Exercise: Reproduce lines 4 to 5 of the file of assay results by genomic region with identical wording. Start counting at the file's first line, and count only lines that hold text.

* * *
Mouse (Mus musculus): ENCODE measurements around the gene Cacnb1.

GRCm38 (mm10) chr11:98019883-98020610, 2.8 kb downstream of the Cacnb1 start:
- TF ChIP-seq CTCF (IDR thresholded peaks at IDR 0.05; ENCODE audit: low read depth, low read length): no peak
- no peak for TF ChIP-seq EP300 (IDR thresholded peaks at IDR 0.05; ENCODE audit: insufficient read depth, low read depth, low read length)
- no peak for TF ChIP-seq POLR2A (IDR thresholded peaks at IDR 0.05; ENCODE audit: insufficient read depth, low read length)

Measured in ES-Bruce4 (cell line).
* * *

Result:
- no peak for TF ChIP-seq EP300 (IDR thresholded peaks at IDR 0.05; ENCODE audit: insufficient read depth, low read depth, low read length)
- no peak for TF ChIP-seq POLR2A (IDR thresholded peaks at IDR 0.05; ENCODE audit: insufficient read depth, low read length)